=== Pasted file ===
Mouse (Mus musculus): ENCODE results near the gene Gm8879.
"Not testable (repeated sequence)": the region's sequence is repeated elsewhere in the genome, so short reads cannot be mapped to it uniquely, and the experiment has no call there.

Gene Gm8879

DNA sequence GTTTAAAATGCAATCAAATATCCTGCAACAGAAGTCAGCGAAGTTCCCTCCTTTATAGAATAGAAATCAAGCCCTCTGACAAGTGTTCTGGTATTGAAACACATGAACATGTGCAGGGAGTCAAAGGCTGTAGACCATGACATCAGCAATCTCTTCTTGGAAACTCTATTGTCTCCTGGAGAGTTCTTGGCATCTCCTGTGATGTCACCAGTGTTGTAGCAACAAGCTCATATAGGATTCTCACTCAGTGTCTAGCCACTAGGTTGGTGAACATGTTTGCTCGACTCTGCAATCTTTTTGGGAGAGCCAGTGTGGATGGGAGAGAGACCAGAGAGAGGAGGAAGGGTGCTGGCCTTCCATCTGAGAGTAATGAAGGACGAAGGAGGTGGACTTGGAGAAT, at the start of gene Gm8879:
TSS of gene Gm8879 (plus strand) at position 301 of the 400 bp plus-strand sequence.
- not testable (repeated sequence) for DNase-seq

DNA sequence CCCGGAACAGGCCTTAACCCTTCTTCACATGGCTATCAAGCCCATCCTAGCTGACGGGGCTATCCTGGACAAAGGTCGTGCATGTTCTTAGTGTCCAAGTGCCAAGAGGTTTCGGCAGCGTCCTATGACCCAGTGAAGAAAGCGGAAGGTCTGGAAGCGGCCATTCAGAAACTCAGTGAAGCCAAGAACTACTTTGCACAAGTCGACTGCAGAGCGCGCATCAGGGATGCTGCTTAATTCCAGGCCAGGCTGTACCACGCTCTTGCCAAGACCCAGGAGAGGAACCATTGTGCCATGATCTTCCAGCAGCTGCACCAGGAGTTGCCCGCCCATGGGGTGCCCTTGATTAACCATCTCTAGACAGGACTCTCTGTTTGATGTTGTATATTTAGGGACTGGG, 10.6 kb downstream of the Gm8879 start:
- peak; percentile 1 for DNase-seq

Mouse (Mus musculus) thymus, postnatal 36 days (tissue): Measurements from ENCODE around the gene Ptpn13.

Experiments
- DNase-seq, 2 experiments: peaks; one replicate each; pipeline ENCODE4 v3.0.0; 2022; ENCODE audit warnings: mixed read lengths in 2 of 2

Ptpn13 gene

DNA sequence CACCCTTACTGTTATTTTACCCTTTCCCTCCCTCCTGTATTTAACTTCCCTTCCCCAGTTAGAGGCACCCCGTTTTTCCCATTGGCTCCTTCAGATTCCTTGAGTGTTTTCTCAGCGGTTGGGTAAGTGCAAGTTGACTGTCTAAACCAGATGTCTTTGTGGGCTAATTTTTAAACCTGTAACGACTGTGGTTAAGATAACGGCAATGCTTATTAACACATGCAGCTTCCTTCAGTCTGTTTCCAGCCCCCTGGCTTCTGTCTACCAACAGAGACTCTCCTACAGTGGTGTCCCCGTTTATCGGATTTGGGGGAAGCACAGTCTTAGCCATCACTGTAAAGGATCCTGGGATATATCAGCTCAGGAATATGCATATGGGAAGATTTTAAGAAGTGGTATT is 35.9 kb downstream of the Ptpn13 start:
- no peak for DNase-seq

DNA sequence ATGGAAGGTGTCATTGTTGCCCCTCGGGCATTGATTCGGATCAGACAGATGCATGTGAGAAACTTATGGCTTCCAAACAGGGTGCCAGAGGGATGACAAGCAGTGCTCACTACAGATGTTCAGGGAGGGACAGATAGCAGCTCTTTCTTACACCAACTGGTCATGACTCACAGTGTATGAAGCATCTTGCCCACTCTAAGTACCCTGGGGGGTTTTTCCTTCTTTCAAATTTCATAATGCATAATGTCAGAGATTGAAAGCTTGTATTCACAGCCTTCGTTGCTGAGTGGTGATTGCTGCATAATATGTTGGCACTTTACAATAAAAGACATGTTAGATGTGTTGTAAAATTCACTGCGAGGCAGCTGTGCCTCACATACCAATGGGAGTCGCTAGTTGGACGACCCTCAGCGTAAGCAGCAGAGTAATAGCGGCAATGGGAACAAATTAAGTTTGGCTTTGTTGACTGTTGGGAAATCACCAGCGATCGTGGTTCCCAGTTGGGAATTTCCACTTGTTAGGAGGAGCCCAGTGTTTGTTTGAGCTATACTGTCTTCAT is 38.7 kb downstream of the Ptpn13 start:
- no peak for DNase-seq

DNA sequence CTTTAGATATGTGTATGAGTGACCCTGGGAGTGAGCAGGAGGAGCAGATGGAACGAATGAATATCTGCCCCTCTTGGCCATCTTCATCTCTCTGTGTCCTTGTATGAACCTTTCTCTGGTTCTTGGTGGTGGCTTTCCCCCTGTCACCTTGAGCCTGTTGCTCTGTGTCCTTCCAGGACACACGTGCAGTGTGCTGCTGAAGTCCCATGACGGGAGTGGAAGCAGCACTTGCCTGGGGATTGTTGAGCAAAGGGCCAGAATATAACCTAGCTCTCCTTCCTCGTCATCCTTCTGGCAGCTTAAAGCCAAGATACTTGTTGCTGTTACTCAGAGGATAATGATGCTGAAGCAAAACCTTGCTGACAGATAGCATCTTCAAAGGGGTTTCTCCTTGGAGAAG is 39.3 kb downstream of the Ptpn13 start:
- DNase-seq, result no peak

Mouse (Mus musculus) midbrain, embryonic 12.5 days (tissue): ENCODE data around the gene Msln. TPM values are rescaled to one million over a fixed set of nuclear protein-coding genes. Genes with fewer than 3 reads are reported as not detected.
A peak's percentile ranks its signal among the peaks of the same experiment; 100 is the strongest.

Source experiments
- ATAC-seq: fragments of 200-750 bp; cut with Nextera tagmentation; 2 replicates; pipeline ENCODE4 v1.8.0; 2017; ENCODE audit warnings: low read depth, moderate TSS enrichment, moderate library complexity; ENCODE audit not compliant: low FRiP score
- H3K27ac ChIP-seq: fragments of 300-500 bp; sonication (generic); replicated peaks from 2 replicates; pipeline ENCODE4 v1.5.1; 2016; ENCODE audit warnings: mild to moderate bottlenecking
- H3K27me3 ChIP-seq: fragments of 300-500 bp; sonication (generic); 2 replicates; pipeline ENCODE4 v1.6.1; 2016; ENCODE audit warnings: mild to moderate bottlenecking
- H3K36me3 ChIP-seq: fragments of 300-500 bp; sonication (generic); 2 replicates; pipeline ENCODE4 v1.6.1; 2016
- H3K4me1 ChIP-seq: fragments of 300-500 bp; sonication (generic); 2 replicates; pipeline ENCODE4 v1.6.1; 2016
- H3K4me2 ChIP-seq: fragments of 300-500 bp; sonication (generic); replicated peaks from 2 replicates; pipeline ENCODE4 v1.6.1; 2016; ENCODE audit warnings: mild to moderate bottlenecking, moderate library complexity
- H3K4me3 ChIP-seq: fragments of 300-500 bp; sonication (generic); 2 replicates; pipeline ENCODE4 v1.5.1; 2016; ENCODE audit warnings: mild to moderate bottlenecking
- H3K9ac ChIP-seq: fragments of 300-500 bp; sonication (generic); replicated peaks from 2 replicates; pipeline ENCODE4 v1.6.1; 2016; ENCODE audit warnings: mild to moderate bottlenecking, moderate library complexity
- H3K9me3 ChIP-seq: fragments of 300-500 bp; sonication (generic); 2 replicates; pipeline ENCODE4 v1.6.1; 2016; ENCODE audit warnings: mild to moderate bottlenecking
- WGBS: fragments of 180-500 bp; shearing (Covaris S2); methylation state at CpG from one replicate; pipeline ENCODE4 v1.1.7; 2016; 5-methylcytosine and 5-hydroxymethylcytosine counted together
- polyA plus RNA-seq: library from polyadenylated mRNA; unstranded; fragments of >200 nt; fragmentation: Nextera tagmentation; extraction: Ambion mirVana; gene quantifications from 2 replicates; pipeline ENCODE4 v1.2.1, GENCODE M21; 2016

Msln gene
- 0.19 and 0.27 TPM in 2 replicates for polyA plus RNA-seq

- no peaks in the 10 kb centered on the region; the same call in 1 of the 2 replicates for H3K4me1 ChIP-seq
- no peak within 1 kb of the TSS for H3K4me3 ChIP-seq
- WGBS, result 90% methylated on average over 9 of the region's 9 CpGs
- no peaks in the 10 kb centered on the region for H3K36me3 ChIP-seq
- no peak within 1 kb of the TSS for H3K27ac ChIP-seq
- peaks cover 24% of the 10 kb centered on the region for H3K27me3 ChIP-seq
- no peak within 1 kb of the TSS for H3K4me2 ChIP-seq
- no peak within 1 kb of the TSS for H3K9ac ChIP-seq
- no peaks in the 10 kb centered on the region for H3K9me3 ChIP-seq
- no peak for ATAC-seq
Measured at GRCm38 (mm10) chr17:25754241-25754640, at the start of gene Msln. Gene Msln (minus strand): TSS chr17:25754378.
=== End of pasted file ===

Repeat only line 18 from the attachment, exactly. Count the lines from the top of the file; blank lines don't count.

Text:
- DNase-seq, result no peak